So we tried to show them how to improve.

Google engagement costs were much lower for the same amount of traffic coming from banners but they were still quite high (we thought) based on experience.

We looked into trying to improve on this and the banners (took action). The keywords used by visitors to find the product could also be separated based on the engagement index and when we had split which ones were engaged and which ones weren¢‚¬„¢t we could optimize search campaigns based on those keywords.

Sales and engagement rose.

We also looked at the banners down to the ones which engaged and the ones which didn¢‚¬„¢t and directed media spend to the ones which did, again.

Sales and engagement rose.

Overall instead of burning ¢€š¬2.5M on banner ads (which had been done in the past with really dubious success metrics loosely based on generating awareness) they optimized the engagement from all the campaigns and learned a a lot from the journey.

Had I not had the engagement index, I would have not known which keywords those guys used in comparison to global traffic. Nor would I have known which banners worked better than others.

All I would have known was traffic numbers from each source and sales data but my optimization routes would have been more limited to expensive qualitative studies. The data I am talking about all came from a web analytics tool.

We hit the same targets set for a much lower cost than ¢€š¬2.5 million. It cost us in total ¢€š¬500K. So while I didn¢‚¬„¢t charge anywhere near $200K to set-up and run with the engagement index, had I done, it would have still been a huge cost saving for them. (In retrospect maybe I am too cheap! ;o)

Is this a proxy for sales?

Could I have segmented based on visitors who became customers? In this case no, the data we got was too small – worthless – we tried.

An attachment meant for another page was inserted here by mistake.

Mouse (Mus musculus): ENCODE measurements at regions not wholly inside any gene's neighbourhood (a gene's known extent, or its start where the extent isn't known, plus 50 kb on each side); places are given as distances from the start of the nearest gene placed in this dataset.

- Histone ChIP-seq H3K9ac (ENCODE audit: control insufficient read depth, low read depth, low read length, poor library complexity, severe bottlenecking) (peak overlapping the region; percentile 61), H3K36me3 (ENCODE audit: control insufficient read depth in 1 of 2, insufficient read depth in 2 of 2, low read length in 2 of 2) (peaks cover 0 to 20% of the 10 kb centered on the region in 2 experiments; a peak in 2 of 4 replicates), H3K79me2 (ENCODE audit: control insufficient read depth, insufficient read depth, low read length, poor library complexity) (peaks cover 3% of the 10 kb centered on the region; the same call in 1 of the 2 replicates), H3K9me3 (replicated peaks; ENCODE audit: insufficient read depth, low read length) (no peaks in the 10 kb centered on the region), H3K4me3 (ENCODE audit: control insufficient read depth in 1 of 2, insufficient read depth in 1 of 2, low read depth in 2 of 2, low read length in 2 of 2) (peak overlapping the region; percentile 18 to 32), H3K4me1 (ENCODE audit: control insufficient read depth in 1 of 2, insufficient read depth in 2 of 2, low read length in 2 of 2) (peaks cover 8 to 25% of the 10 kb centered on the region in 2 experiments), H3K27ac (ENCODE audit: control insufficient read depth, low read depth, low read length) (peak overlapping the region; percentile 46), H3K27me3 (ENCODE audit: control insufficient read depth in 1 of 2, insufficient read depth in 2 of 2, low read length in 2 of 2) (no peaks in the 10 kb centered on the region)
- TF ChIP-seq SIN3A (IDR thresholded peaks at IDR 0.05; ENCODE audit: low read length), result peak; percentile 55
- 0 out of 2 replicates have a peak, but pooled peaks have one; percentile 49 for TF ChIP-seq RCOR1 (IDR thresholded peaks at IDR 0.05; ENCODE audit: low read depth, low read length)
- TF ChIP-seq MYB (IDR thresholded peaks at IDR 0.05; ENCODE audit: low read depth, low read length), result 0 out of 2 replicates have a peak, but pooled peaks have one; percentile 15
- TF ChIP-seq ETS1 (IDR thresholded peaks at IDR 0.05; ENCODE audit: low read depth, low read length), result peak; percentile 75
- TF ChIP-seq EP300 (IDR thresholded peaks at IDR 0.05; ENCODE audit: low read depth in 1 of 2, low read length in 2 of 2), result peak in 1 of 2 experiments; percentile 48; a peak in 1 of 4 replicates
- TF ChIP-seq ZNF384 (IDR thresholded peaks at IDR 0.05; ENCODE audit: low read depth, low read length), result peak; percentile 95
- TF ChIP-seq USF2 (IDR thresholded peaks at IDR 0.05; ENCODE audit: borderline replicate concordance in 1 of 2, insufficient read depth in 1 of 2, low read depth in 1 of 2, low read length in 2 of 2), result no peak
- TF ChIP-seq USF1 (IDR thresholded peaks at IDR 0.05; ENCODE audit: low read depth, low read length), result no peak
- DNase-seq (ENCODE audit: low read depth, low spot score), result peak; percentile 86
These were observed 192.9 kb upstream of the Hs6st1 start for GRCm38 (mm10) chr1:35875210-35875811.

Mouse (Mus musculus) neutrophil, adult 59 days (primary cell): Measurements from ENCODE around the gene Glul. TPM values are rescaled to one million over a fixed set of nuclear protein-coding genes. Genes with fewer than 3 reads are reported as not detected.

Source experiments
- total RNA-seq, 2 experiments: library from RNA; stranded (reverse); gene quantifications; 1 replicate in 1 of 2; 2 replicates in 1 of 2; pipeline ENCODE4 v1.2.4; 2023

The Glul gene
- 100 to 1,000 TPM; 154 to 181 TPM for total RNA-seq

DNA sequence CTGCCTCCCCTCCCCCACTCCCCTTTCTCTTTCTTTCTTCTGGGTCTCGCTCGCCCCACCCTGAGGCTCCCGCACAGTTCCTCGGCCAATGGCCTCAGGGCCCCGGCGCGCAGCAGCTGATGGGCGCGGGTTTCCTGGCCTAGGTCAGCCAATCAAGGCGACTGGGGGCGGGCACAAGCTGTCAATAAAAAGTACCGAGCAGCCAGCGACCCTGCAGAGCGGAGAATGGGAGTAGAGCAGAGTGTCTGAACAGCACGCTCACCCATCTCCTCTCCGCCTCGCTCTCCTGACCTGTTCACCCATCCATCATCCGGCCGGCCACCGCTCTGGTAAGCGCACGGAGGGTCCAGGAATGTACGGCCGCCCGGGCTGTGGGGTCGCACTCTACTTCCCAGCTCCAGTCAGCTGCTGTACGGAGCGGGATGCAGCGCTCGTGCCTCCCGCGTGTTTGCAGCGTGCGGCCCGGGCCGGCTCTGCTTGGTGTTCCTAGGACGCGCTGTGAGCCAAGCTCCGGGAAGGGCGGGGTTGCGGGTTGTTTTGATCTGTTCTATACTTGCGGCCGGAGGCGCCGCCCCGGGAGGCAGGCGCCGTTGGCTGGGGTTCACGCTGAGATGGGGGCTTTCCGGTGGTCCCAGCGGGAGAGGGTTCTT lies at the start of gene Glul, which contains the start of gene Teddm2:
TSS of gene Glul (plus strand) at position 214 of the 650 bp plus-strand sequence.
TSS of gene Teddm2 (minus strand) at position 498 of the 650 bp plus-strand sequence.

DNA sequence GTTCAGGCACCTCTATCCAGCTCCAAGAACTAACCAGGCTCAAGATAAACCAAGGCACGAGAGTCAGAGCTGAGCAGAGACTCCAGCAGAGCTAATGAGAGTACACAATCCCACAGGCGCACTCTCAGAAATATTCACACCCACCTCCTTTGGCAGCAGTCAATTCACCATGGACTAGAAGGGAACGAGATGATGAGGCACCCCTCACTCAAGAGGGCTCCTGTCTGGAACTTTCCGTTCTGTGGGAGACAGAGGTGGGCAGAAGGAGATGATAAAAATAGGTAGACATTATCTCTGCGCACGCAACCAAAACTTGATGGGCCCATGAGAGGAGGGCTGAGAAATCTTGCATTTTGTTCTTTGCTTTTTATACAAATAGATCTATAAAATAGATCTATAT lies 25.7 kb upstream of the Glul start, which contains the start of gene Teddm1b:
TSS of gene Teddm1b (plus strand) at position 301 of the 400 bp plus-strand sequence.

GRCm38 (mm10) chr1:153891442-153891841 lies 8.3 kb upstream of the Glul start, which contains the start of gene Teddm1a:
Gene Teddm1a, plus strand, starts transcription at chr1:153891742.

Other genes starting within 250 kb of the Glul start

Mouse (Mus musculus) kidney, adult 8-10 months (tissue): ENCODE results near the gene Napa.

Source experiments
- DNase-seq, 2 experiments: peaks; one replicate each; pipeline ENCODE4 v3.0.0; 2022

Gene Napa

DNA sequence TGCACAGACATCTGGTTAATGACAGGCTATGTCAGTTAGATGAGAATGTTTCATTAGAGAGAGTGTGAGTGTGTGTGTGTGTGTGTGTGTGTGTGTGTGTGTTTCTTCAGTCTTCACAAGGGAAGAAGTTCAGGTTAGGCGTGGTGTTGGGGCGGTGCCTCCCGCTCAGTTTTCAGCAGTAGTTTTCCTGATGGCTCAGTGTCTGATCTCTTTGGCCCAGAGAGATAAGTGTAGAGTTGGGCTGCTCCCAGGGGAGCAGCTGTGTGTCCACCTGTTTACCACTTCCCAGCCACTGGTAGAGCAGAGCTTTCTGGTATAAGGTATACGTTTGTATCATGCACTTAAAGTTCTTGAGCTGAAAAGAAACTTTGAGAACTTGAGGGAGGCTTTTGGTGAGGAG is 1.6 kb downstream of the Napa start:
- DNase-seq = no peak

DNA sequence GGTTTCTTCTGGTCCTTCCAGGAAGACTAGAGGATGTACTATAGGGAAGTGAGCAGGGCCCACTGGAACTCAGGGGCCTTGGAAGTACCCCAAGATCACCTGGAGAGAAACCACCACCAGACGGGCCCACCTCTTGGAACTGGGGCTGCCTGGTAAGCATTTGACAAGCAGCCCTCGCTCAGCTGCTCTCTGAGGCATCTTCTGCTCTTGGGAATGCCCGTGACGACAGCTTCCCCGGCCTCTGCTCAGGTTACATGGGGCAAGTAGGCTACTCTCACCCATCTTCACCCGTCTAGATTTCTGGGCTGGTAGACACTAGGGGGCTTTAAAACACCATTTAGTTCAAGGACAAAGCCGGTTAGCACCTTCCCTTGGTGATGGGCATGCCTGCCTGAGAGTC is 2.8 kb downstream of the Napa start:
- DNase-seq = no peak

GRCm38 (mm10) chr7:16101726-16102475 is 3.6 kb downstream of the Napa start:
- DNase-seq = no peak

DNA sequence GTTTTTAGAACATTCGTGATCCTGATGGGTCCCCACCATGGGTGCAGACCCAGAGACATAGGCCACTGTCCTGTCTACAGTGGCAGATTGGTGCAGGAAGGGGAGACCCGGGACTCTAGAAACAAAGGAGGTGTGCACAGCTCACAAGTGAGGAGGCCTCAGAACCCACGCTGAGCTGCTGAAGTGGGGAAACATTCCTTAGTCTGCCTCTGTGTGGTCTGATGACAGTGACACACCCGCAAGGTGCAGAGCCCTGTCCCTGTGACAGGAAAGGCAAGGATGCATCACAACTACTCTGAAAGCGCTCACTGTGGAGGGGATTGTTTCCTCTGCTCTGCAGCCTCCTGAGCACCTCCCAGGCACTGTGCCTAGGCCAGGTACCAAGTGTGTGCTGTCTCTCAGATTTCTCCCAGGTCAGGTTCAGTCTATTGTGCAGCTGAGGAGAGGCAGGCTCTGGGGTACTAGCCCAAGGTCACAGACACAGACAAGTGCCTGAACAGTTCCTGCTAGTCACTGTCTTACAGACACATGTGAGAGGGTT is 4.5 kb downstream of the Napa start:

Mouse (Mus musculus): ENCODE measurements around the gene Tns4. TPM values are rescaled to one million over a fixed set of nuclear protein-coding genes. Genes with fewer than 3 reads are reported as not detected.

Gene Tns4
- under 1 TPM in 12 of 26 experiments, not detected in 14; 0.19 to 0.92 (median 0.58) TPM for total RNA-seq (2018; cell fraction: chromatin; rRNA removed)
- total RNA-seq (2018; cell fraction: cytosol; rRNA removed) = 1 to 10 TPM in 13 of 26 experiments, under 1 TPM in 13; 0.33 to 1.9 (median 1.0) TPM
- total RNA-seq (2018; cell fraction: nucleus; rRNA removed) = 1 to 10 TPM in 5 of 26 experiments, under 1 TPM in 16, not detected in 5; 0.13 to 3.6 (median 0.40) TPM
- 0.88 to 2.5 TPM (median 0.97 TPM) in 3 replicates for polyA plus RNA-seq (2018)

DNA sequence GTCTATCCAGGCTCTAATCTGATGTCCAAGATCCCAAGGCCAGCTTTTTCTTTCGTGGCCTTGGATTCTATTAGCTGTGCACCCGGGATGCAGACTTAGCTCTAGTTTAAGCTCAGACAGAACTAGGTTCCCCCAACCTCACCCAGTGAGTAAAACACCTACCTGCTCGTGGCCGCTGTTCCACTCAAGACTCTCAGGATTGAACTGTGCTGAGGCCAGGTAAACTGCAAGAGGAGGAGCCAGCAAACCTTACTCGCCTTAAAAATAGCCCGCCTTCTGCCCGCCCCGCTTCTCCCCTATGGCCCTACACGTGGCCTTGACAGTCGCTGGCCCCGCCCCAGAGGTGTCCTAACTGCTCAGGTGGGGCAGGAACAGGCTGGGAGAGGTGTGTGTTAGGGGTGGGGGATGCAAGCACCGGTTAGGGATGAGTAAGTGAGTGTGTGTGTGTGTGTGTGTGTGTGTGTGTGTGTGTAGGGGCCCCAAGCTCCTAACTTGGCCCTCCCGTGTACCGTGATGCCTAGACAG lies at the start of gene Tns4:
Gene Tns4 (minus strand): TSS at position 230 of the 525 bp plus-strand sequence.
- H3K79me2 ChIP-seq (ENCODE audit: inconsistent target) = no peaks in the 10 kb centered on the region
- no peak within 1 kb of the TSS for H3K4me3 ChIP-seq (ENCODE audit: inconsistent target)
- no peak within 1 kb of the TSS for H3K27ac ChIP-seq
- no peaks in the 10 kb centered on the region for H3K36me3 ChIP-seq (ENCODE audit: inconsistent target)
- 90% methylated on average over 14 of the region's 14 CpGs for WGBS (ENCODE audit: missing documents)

Now what Jim Novo and I believe a number of others reading your original post may have thought is that you were talking about customer engagement, in terms of a person you have recorded buying something. I don¢‚¬„¢t disagree with anything Jim said because I believe he is discussing the nurturing phase, more focused around CRM and customer analytics. In the case I¢‚¬„¢ve described we could also have done this, however the time/resources weren¢‚¬„¢t there.

I on the other hand am talking about visitors who have yet to buy and can¢‚¬„¢t be segmented out of the noise as a customer. Basically people that may or may not be interested in your products and services and filtering out what might be useful.

I hope this helps clarify my position.

Steve is a well known analytics specialist, author and speaker. A pioneer since 2002, he established one of the first European web analytics consultancies (Aboavista), later acquired by Satama (now Trainers’ House) in 2006. In 2008 he wrote his first book Cult Of Analytics published on May 14th 2009. He currently serves as CEO at Quru and has presented and keynoted web analytics topics across Europe. These include The Internet Marketing Conference (Stockholm), The Search Engine strategies (Stockholm), IIH (Copenhagen), the IAB Finland (Helsinki), Media Plaza (Amsterdam), Design For Conversion (Amsterdam) The eMetrics Summit (London, Munich, Stockholm), Divia (Helsinki) in addition to sitting on dozens of panels.

Posted in General, Web Analytics
2 comments on “Engagement is not an excuse, it’s a KPI
  1. Ergo Proxy says:

    What did you mean with the question: “Is this a proxy for sales?”

  2. Avinash was arguing that the Engagement Index we had set-up was a proxy for sales, so he was saying that because we couldn’t measure to a sale or some other conversion that good engagement was a bit of an excuse for poor sales.

    My argument was that we had to start somewhere with our improvement processes and as we didn’t have sales coming from the campaigns we had to start somewhere. So I asked the question…. Was it a proxy for sales and answered it myself, no. :)